Do We Need Protection From AI Or AI From Us?

It may be the right time to talk about AI regulation


Artificial Intelligence has come a long way from science fiction to providing innovative, and life-changing solutions in the real world. AI is a form of intelligence exhibited by machines, where machine learning methods teach machines how to perform tasks that humans either can't do or at which machines are more efficient and productive. AI never stands still and it has become a subject of ethical debates, including how to exploit AI but not harm the humanity but also how to treat an artificial intellect in terms of rights and freedoms?

Machines we see today are already capable of performing full-time both industrial and non-industrial jobs, they can speak, learn, and even have sexual relationships with humans. These factors lead to questions of whether the time has come to institutionalize robots and give them rights and freedoms, because at the moment, the creation of conscious entity is not prevented by laws or physics. The real worry, however, is not introducing boundaries in time for when AI will learn self-awareness.

It may be too late now, though. In 2015, Professor Selmer Bringsjord, from the New York's Rensselaer Polytechnic University performed an experiment with three robots to check their self-awareness. 'The King's Wise Men' logic puzzle was used to perform the experiment, where three wise advisors are presented to a king. Each advisor is wearing a hat, with a color unseen to the wearer. The king then tells them three facts to help identify the color – the first one to correctly deduce the color wins. The contest is only fair If all three men wear the same color hat, therefore, the winner is the one who understands that the hat color of his rivals is the same. By noting this, he can correctly identify the color of his own hat and win.

With robots, instead of choosing the color of hat, they were programmed to believe that two of them had been given a 'dumbing pill', which would make them mute. In the end, Bringsjord asked who had been given a pill - two robots remained silent, the third one, however, responded with 'I don't know.' When the robot understood it had heard its voice, it realized that it wasn't the one who received the pill.

Considering that it's humans who build robots, it's logical that, firstly, regulations need to set boundaries of how far they can go with AI projects, so there is no threat to society. South Korea - the country where robots are now an inseparable part of a daily life, has come up with a draft of a Robot Ethics Charter and the enhancement of the intelligent Robot Development and Supply Promotion Act (IRDSPA).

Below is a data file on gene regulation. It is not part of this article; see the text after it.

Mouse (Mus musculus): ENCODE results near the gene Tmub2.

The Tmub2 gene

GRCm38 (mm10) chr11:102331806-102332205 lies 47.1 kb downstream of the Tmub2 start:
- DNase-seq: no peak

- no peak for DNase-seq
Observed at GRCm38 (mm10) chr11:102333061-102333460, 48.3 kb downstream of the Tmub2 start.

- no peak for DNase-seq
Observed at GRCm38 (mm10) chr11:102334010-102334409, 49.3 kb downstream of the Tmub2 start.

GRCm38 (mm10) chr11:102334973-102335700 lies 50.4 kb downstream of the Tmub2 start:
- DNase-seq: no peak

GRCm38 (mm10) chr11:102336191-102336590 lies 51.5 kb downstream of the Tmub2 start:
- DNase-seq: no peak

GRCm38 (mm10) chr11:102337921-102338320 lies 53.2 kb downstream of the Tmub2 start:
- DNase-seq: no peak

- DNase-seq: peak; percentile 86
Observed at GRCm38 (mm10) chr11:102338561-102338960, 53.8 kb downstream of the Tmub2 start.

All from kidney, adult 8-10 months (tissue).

Suggestions outlined rules for the adequate robot exploitation and control over developments in AI. In particular, 'robots must be designed so their actions are traceable at all times, as well as it's a minor offence to treat a robot in a way which may be constructed as deliberately and inordinately abusive. However, the plan also covers robots so they are responsible - 'a robot must not deceive a human being,' but at the same time it has a right to exist without fear of injury or death, and to live an existence free from systematic abuse. So far, other countries haven't come up with the written rights and freedoms for robots, let alone put legislation in place.

In 2014, The European Union introduced its RoboLaw, a $1.9 million funded project to prepare relevant guidance of legal and ethical aspects for robotics. The RoboLaw has come to light with the help of engineering, philosophy, law, technology and human enhancement experts, and topics covering soft and tough regulations on privacy issues, data protection, and ethical aspects. The European Parliament is also talking about AI replacing jobs and ways of protecting society from unemployment. Mady Delvaux, the EU Parliament's Rapporteur on Civil Law Rules on Robotics, however, found a positive side of AI taking jobs, in her opinion piece she claims: 'If industry uses more automation robotics, it will become more efficient and competitive, allowing companies to relocate their production back to Europe. Of course, this will eliminate certain kinds of jobs, but it will also create new ones.'

A lot of fear has been expressed over AI stealing jobs or having an increasing impact on people's lives. However, it's not so much the robots that need control, but people who build and exploit such technology. With the right strategic vision, AI can reboot productivity and growth in many sectors, as well as visibly benefit quality of life. The legislation, indeed, is needed, but it's certainly too early to grant AI with civil rights.


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